About a month ago I upgraded from my old Faithful 3770k, running on the Z77 MSI MPower motherboard with 32GB DDR3 1866Mhz ram to the following:
- Intel i9 9900k
- MSI MEG Z390 GODLIKE
- 32GB HyperX 3466Mhz DDR4 RAM
- Samsung Evo 970 500GB NVME
- Intel Optane for my Primary Spinning Disk (a Seagate Barracuda 4TB)
- Corsair Obsidian 750D
- Corsair H150i All-In-One Water-Cooling Loop
- Corsair RM1000x PSU
I have 13.5 TB of storage in total of which 500GB is NVME and 1TB is SSD.
The below CrystalDiskMark results show the difference Intel Optane makes, both benchmarks were run on Seagate Barracuda 4TB Drives, one with Optane enabled and one without:
The difference in performance between the two drives is actually astounding.
I am still running my GTX 1080 for the time being, however I did upgrade my Primary monitor to the Dell S2716DG, a 1440p 144Hz G-Sync monitor.
This was really a worthwhile upgrade and the new PC is performing great.
Here are some photos of my new setup:
Explore/Create is the memoirs of Richard Garriott, it tells the story of his life, from being the creator of the Ultima Games and starting Origin Systems with his brother, to his adventures in the arctic, visiting shipwrecks under the sea, and even his trip to space when he visited the International Space Station.
I am a huge fan of the Ultima games, a series of truly revolutionary PC role-playing games that were released between the early 1980s to the late 1990s. Each iteration in the Ultima series bought about something brand new, not only to the series but quite often to electronic gaming as a whole, for example the concept of morals and consequence that was introduced in Ultima 4, and to my knowledge this was the first time these kinds of topics had every really been addressed in a video game. Or Ultima 7 that had the most realistic and immersive game world at the time, it is the first game I had ever seen where you could pick wheat in a field, grind it in a mill, then add water and bake a bread.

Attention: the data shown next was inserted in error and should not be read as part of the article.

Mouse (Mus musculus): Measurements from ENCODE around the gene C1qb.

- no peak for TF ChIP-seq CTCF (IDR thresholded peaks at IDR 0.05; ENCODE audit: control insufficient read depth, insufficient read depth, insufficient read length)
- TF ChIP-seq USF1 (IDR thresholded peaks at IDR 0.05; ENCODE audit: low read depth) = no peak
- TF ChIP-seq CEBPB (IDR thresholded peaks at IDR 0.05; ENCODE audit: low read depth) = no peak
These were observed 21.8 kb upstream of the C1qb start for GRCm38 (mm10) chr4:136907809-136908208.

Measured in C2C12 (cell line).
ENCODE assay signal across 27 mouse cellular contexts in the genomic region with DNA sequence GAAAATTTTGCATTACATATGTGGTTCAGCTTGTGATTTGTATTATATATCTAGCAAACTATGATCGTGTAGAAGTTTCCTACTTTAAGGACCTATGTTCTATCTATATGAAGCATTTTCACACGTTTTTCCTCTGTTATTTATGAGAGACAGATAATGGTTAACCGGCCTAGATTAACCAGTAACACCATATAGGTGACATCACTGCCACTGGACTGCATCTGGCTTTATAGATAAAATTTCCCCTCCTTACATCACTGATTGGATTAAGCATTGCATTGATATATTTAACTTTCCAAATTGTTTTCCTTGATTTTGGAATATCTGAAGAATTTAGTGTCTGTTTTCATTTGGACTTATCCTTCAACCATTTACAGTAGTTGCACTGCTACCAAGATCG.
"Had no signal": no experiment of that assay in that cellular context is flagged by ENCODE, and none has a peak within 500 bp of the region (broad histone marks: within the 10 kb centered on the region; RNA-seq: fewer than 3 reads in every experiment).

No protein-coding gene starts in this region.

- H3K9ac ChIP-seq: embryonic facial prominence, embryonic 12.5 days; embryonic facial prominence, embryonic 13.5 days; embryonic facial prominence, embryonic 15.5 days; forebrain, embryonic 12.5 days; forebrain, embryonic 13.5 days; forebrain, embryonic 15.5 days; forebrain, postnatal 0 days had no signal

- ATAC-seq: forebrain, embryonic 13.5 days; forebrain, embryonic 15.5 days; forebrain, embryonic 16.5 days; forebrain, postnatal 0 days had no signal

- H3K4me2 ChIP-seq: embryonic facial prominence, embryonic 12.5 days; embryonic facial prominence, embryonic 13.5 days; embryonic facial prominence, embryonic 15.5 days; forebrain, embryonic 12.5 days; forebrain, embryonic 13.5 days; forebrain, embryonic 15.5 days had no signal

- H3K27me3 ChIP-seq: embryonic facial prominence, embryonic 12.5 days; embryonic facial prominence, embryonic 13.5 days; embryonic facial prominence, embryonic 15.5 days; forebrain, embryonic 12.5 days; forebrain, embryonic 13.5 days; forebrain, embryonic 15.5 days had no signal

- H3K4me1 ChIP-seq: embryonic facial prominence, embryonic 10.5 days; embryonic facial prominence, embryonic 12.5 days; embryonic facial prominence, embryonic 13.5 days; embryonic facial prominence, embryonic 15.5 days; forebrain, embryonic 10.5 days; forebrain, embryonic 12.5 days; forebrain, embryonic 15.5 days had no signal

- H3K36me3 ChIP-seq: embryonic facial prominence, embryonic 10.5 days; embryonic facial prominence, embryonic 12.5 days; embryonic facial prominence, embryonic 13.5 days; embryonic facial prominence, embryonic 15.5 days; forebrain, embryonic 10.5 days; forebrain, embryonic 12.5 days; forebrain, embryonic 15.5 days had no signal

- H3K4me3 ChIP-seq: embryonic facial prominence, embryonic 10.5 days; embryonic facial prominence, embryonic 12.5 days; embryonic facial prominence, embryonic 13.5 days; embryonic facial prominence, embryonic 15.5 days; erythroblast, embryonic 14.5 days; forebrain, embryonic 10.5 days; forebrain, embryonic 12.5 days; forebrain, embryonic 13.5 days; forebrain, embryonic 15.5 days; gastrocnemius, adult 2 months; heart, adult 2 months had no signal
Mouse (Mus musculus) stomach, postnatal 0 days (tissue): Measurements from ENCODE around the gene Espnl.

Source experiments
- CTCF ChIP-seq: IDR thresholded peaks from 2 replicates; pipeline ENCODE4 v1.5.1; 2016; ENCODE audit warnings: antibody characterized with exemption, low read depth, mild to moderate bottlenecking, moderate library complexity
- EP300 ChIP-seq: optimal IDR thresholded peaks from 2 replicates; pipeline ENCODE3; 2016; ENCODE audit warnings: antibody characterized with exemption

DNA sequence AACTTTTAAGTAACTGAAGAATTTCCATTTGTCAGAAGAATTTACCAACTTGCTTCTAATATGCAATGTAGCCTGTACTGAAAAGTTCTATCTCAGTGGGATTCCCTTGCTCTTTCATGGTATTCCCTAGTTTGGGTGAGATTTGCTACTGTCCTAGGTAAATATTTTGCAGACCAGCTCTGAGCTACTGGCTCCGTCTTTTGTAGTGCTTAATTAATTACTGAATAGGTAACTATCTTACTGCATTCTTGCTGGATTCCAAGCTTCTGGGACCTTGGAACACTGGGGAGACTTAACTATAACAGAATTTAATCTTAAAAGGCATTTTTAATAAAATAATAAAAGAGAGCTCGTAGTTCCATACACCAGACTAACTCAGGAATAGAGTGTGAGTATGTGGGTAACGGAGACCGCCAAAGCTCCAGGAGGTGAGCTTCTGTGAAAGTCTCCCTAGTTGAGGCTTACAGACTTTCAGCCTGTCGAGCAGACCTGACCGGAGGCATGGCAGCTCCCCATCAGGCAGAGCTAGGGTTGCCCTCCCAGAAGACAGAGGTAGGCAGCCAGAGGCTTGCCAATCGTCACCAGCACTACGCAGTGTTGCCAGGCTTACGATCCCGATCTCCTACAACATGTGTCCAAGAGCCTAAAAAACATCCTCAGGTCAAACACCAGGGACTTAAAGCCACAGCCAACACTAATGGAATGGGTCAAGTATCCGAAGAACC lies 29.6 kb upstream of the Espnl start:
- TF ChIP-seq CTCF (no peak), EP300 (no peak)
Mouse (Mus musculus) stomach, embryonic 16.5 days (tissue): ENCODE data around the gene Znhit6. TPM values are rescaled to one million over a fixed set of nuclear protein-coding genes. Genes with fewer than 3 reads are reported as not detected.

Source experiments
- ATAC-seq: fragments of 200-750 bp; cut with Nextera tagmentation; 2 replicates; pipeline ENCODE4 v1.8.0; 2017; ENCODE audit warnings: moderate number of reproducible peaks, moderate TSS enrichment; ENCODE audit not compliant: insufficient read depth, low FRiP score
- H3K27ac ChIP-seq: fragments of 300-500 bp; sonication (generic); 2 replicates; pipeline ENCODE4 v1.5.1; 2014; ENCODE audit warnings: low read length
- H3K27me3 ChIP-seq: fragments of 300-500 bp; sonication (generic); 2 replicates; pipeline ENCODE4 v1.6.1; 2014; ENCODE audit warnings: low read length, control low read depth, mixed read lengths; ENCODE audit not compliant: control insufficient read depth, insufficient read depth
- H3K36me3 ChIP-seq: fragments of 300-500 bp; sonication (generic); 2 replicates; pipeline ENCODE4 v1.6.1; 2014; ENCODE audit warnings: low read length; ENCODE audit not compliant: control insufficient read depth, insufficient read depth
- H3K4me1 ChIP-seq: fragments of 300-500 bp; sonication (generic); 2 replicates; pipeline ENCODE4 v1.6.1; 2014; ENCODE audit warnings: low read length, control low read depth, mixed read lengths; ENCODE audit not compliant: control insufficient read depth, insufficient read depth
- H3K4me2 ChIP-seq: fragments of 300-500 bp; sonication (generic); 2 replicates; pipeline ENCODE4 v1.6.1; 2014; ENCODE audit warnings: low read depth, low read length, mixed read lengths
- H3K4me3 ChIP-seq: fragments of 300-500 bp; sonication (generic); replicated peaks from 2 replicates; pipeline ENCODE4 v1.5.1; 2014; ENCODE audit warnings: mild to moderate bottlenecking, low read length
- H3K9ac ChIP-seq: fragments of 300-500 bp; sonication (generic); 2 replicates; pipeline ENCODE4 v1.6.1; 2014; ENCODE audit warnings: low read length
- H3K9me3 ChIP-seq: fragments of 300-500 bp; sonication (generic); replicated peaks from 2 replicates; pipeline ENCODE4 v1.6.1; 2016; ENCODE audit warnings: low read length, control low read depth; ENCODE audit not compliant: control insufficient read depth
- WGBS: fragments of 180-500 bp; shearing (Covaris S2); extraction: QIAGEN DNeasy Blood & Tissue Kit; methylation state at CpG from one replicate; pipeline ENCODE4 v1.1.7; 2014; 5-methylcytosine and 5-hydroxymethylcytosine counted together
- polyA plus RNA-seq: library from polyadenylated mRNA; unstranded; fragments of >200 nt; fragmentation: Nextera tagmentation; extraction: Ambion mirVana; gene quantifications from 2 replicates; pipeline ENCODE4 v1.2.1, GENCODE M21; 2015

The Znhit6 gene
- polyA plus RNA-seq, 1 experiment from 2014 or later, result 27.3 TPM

The Book also covers Richard’s many adventures, going places like the arctic, the amazon and even visiting the wreck of the Titanic. And how he eventually followed in his father’s footsteps, astronaut Owen K. Garriott, when he traveled into space as a private astronaut with Roscosmos, becoming the second second-generation astronaut in history.
This book is a truly enjoyable and inspiring read and shows the full and rich life of a true polymath. I cannot recommend this book enough, so do yourself a favour and pick it up.